In San Francisco, landlords can only evict tenants for specific reasons outlined in the Rent Ordinance. Valid reasons for eviction include nonpayment of rent, breach of lease terms, illegal activities, and owner move-in. Make sure you have a valid reason before proceeding with eviction.

3. Serve Proper Notice

Once you have valid grounds for eviction, you must serve the tenant with the appropriate notice. In California, before a landlord can recover possession of a unit and/or file a lawsuit, they must first provide tenants with a written notice. 

This notice gives your tenant a chance to fix the problem or move out before you take them to court. If you don’t serve the proper notice, the eviction process could get stalled, costing you time and money. Here are the types of eviction notices:

Notice to Pay Rent or Quit

If a tenant hasn’t paid rent on time, the landlord can give them a “Notice to Pay Rent or Quit.” This notice informs the tenant that they have a certain number of days (usually 3 to 5 days) to pay the overdue rent or vacate the property. The specific timeframe may vary depending on state and local laws.

Notice to Cure or Quit

If a tenant violates the terms of the lease agreement, the landlord can give them a “Notice to Cure or Quit.” This notice gives the tenant a specified period (usually 3 to 10 days) to correct the violation or move out.

Notice to Terminate Tenancy

In some cases, the landlord may want to end the tenancy without specifying a reason, such as at the end of a lease term or for month-to-month tenants. In these situations, the landlord can give the tenant a “Notice to Terminate Tenancy,” which typically requires 30 to 60 days’ notice, depending on state and local laws.

4. File an Unlawful Detainer Lawsuit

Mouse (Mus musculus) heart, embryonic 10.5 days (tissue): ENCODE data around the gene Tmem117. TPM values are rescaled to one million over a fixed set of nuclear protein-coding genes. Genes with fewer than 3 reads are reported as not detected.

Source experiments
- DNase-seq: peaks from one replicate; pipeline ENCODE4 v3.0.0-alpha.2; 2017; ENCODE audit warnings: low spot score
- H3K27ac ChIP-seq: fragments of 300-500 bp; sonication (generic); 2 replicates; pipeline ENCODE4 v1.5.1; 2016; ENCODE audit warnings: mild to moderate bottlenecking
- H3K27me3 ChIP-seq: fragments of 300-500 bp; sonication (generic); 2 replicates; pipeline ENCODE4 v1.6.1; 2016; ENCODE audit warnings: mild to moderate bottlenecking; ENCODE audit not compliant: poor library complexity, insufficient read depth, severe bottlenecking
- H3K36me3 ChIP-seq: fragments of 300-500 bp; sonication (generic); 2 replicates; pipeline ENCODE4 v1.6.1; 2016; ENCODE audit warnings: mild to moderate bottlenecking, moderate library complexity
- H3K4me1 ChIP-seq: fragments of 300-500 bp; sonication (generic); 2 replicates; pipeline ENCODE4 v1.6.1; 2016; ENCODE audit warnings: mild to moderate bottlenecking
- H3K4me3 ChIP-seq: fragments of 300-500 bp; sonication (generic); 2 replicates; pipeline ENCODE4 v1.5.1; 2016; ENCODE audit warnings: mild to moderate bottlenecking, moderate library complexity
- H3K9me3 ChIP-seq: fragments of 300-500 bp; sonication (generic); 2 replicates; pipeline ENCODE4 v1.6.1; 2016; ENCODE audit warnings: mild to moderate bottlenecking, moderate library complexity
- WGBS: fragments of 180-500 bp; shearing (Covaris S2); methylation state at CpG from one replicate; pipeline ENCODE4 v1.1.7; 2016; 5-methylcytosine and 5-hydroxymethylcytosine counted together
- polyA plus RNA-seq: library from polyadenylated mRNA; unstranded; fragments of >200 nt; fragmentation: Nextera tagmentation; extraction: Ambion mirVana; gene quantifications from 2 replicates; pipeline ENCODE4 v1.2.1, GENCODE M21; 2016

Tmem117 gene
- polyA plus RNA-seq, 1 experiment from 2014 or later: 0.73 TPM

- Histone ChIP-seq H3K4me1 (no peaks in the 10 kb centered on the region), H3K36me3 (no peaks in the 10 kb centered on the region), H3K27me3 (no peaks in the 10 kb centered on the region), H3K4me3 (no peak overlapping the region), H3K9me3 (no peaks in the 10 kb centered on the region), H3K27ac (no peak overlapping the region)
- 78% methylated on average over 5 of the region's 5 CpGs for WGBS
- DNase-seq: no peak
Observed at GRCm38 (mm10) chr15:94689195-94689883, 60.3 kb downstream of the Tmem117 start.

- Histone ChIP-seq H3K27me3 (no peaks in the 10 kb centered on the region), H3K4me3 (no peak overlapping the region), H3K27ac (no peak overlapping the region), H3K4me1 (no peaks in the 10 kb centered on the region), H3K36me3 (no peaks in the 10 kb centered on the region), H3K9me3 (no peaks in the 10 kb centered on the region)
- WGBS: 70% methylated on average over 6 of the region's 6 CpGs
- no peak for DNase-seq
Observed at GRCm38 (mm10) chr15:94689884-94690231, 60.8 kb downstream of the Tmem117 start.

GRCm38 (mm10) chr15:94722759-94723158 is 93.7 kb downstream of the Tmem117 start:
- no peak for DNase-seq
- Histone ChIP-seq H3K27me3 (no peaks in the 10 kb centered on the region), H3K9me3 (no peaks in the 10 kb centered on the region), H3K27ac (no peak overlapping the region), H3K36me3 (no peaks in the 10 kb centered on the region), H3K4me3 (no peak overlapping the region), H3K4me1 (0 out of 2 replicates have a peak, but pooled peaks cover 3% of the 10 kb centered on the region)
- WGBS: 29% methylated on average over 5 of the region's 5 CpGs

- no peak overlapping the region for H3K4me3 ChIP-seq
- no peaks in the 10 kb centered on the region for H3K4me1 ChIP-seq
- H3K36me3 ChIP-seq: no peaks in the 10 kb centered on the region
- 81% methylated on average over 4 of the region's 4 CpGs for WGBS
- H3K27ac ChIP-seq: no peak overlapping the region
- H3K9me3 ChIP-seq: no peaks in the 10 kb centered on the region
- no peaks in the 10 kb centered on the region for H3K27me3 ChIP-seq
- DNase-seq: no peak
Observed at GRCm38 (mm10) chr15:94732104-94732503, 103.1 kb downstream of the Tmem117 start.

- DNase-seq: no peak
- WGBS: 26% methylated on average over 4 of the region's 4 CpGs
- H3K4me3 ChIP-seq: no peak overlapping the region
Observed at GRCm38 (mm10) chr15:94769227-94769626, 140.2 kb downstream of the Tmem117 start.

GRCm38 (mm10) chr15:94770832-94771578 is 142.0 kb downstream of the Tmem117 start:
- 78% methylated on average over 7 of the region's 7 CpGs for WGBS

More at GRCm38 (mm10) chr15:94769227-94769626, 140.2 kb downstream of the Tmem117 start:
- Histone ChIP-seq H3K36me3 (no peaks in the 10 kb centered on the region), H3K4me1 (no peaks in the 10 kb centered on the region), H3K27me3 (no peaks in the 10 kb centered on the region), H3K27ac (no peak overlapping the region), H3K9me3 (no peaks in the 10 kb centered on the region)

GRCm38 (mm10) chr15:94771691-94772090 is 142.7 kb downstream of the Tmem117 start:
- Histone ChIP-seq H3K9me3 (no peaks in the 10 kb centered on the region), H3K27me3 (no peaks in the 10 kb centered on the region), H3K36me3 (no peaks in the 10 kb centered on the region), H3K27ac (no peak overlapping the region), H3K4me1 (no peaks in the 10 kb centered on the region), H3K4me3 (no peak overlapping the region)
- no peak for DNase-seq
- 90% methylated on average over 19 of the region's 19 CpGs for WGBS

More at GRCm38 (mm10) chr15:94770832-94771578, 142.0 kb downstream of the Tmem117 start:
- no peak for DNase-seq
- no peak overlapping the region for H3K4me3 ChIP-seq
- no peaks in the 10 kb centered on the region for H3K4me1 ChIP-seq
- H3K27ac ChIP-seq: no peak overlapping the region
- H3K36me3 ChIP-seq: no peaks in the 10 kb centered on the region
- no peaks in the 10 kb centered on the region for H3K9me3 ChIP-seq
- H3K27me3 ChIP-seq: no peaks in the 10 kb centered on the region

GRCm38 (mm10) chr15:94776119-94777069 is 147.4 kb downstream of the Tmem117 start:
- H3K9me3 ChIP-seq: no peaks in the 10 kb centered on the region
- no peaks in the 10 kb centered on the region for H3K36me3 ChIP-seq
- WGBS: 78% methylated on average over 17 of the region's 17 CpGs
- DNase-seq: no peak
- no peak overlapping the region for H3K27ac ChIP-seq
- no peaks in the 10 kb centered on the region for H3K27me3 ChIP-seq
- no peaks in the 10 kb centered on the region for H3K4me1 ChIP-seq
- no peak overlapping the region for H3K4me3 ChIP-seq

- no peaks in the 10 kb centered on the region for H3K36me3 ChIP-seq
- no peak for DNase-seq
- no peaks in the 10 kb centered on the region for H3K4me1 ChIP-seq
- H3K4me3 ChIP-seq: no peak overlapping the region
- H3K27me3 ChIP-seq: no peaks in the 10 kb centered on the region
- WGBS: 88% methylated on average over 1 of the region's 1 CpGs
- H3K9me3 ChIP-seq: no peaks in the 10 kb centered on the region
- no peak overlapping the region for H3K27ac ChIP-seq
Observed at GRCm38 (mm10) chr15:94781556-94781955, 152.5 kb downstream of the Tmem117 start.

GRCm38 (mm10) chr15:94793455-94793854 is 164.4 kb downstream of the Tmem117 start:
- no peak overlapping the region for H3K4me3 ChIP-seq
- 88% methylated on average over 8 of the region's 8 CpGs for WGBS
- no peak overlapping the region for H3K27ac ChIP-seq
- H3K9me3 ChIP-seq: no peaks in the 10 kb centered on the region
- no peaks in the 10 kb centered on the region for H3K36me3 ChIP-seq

After the time specified on the notice has elapsed, the landlord may file an unlawful detainer action against you in court, then serve you with the summons and complaint. Once you are served, you have only five calendar days — including weekends and holidays — to file a response with the court. This legal action initiates the eviction process and allows you to seek a court order for the tenant’s removal.

5. Attend Court Hearings

Both you and the tenant will have the opportunity to present your case in court. Be prepared to provide evidence supporting your reasons for eviction, such as lease agreements, rent payment records, and communication with the tenant.

6. Obtain a Writ of Possession

If the court rules in your favor, you will receive a writ of possession, allowing the sheriff to remove the tenant from the property if they refuse to leave voluntarily. Make sure to follow the proper procedures for obtaining the writ and coordinating with law enforcement.

7. Handle Post-Eviction Matters

After the tenant is removed from the property, you’ll need to secure the premises and address any remaining issues, such as cleaning and repairs. Be sure to follow legal procedures for handling abandoned property and disposing of belongings left behind by the tenant.

How Our San Francisco Tenant Eviction Lawyer Can Guide You Through the Eviction Process

Evicting a tenant can be a stressful experience, but with the right knowledge and approach, it doesn’t have to be a nightmare. Don’t try to deal with the eviction process alone.  Eviction involves complex legal procedures, and even a small mistake can delay the process or get your case dismissed.  

If you’re unsure about any aspect of the eviction process, it’s essential to consult with our San Francisco tenant eviction attorneys at  Steven Adair MacDonald & Partners, P.C. who can provide legal guidance based on your situation. We can explain your rights as a landlord and help you understand the legal grounds for eviction

We will review your lease agreement and advise you on the best course of action based on the specific circumstances of your case. We can help you negotiate with the tenant and reach a settlement that is fair and acceptable to both parties, saving you time, money, and stress.

By working with our landlord-tenant law firm, we can make the eviction process more manageable and less stressful. From understanding your rights to navigating court proceedings, we can provide legal guidance and representation every step of the way. Contact us now to schedule an initial consultation and let us help you achieve a successful outcome in your eviction case.